unroutable packets, ensuring that all messages are at least 
handled in some way. 

• Single-Path vs. Multipath 

Some sophisticated routing protocols support 
multiple paths to the same destination. Unlike single-path 
algorithms, these multipath algorithms permit traffic 
multiplexing over multiple lines. The advantages of 
multipath algorithms are obvious: They can provide 
substantially better throughput and reliability. 

• Link State vs. Distance Vector 

Link-state algorithms (also known as shortest path 
first algorithms) flood routing information to all nodes in 
the internetwork. Each router, however, sends only the 
portion of the routing table that describes the state of its own 
links. Distance- vector algorithms (also known as Bellman- 
Ford algorithms) call for each router to send all or some 
portion of its routing table, but only to its neighbors. In 
essence, link- state algorithms send small updates 
everywhere, while distance- vector algorithms send larger 
updates only to neighboring routers. 

Because they converge more quickly, link- state 
algorithms are somewhat less prone to routing loops than 
distance- vector algorithms. On the other hand, link- state 
algorithms require more CPU power and memory than 
distance- vector algorithms. Link-state algorithms, 
therefore, can be more expensive to implement and support. 
Despite their differences, both algorithm types perform well 
in most circumstances. 



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Trust Management Architecture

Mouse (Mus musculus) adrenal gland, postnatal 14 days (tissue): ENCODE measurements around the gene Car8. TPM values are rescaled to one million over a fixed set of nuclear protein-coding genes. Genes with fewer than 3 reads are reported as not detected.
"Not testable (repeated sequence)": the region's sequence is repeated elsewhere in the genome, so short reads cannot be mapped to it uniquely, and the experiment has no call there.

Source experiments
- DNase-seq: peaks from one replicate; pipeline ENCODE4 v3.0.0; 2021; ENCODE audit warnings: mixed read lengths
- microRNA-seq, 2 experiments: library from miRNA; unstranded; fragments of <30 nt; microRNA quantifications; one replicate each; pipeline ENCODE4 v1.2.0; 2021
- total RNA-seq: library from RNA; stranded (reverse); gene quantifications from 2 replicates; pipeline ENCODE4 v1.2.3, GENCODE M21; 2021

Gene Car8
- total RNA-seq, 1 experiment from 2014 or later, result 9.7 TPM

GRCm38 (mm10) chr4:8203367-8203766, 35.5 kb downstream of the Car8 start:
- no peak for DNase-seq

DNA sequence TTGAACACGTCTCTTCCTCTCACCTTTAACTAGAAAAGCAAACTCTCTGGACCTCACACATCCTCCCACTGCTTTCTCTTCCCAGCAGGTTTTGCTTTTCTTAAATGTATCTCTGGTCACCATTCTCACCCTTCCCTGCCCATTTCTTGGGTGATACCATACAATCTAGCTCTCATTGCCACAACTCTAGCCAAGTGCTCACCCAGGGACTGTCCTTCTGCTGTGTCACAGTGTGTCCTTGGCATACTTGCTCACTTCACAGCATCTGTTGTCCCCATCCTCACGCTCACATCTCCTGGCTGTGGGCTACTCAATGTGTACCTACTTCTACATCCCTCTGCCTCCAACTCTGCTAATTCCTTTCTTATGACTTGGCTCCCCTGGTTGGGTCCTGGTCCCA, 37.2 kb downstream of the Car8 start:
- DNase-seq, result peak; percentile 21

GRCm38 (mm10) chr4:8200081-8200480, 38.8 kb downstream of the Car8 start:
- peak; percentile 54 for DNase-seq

Using a trust-management system for controlling 
security-critical services frees the application developer 
from a number of often difficult (and subtle) design and 
implementation issues and allows users to take advantage of 
a flexible, standard, application-independent language for 
specifying policy. Before trust management, every 
application had to provide its own mechanisms for 
specifying policy, interpreting credentials, and binding user 
authentication with the authorization to perform 
"dangerous" operations. Trust-management systems, on the 
other hand, provide a simple interface that takes care of all 
of these things. All the application designer has to do is 
identify the trust management questions in the application 
and formulate appropriate queries to the trust-management 
system. 

Remote (Untr listed) 





untmsiad ' 
client !_*• 








client/ 
peed 

JiC'j 

etc 








Application 








KeylMcte 
API 


V 




app:ica1i"n 
policy 




s'lerr.' 
peer* 
user/ 
etc 










Local 

KeylMcte 

Interpreter 

trust 
system 












Appi 


cation 


Keynote ^ 
quaries 






KeyNote 
API 








cJwnl/ 

peer/ 
user/ 

etc 






app i canon 
policy 










Application 










dienf 
peer/ 
user/ 

etc 










KeylVoEe 
API 






\ 






appTicalion 
policy 




^ 




Credential 
management 
fPKI) j 








client/ 
peer/ 
user/ 
etc 


___tnid 

















Fig. 1 . Keynote trust Management Architecture 

II. Impact of ant algorithm on grid computing 

Grid computing is a term used to describe both a 
platform and type of application. A Grid computing platform